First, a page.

If you don’t have any past data you may want to conduct one of these field tests.

Once you have determined their thresholds for each sport type you will want to update their threshold and zones under their account settings.

4. Import Data.

If the athlete has been tracking and recording their training with a device but not using TrainingPeaks, then the next step is to import that data into their account.

If they have been tracking their training in Garmin Connect then they can connect their accounts to sync all of their historical data.

If they have not been using Garmin Connect then you still may be able to get their data into TP by exporting the files from the site they have been using and then dragging and dropping those files onto their calendar in TrainingPeaks to perform a bulk upload.

Going forward, consider using one of our Auto Sync options to get their files into TrainingPeaks.

5. Create an Annual Training Plan.

Once you have set goals with your athlete and prioritized their race schedule into A, B, and C races, create an Annual Training Plan to act as a roadmap for weekly planning. ATPs can be created based on weekly hours, Training Stress Score, or Goal Fitness.

Reasons for using one option over the other varies by athlete. For beginner athletes and athletes doing long events, consider using weekly hours. For advanced and/or time constrained athletes, weekly TSS may be the better option. If the athlete is preparing for an event with a proven training load requirement, or they have done the race in the past, then target Fitness may be what the doctor ordered!

Once you have determined which methodology you will use to build their ATP you will need to determine the average weekly hours, TSS or Target CTL. This can be done by asking the athlete how many hours they have been training and/or have available to train, looking at past data on the dashboard such as Weekly Duration and Weekly TSS to see what they have been doing historically, or consulting the Performance Management Chart from past seasons.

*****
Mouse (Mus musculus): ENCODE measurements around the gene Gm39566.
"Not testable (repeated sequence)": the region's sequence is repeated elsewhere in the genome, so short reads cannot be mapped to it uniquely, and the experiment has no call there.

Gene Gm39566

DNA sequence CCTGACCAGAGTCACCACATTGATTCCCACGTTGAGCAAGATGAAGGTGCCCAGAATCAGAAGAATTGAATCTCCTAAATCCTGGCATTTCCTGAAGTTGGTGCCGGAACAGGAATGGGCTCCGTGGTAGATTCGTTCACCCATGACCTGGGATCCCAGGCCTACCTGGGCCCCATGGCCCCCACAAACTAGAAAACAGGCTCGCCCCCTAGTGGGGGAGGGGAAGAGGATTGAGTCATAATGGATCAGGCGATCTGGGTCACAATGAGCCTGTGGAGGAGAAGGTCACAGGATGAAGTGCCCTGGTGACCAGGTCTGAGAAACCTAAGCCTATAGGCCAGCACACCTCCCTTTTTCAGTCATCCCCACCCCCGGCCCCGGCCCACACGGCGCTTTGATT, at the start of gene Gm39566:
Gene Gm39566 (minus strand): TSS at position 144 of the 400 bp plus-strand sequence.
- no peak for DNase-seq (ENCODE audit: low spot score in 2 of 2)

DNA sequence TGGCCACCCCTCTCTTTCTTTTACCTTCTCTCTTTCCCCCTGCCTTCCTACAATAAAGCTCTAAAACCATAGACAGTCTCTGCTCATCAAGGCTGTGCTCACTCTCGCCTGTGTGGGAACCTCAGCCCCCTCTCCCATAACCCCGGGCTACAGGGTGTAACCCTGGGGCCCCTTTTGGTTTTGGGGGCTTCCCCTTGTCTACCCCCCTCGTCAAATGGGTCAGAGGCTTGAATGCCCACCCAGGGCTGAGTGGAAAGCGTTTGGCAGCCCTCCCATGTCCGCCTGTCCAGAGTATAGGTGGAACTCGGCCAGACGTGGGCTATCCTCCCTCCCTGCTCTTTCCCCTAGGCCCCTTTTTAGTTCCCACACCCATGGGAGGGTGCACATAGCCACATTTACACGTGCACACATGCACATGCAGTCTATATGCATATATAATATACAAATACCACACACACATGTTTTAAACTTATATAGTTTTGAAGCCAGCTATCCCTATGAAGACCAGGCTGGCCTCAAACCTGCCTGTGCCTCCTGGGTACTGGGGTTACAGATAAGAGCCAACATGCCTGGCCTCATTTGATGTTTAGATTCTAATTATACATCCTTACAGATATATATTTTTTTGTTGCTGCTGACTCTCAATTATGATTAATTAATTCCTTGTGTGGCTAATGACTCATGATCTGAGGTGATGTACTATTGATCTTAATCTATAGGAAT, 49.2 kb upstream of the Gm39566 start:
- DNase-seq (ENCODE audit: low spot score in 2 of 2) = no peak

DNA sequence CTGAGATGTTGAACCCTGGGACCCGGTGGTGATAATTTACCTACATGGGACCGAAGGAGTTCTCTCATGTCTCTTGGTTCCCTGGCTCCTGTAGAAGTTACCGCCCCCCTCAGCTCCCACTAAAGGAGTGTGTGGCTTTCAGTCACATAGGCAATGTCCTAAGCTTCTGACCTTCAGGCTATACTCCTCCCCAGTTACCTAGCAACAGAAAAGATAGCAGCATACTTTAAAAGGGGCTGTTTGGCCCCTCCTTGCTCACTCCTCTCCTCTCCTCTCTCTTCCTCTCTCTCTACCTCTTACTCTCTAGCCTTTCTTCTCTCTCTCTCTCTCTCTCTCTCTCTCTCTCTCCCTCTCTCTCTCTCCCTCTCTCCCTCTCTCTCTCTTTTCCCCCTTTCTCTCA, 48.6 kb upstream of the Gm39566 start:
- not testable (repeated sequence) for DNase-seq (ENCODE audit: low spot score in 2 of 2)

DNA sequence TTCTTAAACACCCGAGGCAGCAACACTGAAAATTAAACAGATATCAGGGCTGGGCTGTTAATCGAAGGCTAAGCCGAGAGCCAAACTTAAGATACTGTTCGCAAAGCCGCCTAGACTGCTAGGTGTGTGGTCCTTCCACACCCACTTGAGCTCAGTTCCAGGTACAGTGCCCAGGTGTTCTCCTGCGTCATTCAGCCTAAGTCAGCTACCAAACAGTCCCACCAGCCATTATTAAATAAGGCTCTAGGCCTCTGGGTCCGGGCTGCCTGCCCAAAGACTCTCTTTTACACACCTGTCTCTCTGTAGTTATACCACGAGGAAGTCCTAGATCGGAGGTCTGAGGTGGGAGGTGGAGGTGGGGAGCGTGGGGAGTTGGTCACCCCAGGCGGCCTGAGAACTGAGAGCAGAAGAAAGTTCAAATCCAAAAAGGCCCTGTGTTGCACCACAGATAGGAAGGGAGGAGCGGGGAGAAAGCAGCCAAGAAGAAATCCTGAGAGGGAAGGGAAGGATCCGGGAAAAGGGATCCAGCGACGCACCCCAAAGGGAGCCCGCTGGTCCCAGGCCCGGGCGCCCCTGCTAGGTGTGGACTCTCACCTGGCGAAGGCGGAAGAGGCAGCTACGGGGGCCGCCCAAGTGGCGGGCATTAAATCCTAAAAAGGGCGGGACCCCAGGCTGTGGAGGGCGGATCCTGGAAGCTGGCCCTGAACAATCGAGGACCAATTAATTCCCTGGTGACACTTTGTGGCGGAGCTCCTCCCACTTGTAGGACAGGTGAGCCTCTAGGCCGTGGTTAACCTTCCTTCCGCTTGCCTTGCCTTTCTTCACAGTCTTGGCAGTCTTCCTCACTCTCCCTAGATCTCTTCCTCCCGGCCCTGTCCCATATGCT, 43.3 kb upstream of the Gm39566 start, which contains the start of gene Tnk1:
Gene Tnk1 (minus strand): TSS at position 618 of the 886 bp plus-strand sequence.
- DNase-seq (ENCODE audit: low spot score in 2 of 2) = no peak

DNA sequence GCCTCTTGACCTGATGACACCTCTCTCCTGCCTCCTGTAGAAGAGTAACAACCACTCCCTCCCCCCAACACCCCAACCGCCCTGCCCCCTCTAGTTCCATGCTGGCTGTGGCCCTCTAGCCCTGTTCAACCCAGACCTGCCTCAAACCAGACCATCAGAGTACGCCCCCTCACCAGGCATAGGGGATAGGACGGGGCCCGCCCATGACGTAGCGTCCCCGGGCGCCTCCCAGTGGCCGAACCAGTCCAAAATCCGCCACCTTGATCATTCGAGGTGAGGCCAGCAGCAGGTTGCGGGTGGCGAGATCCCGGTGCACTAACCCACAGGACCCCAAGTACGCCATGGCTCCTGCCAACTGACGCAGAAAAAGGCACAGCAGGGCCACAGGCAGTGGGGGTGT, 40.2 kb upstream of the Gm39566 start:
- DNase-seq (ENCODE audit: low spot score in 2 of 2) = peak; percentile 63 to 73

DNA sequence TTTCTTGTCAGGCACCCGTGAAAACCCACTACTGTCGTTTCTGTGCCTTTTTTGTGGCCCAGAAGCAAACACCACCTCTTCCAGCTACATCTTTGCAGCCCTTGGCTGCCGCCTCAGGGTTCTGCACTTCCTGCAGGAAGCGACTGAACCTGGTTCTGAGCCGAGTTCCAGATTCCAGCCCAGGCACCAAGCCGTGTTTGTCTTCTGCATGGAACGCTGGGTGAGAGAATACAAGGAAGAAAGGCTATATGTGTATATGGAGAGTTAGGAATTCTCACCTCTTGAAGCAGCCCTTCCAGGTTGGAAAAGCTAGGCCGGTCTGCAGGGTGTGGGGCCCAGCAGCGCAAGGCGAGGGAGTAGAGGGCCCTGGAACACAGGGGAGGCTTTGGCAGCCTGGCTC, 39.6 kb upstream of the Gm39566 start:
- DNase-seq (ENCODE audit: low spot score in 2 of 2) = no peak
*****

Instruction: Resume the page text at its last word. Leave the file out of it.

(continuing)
Alternatively you might want to use one of our guideline charts based on athlete experience and event duration.

6. Start Planning!

Now it is time to get down to the nitty gritty and start planning for your athlete. The method you chose to create their Annual Training Plan will have an impact on how you plan.

If you created an ATP based on hours, then you can start planning as you normally would using the ATP hours as a guide. If you decided to use one of the more advanced methods leveraging TSS, then we suggest using the workout builder to plan as it will auto calculate the TSS for each workout based on the athlete’s threshold.

Learn more about building workouts or get a free workout library to help you start your planning.

Working with a new athlete is all about starting off on the right foot. These six steps will ensure a smooth onboarding process, allowing you to set expectations up front so you can guarantee a healthy coach-athlete relationship from the start!

 

About the Author

Dave Schell

Dave Schell is the Director of Education at TrainingPeaks University. He coaches triathletes and cyclists of all levels from beginner to pro to achieve their highest potential. When Dave isn't traveling the world teaching others how to better use TrainingPeaks, he's trying hard not to fall off of his mountain bike.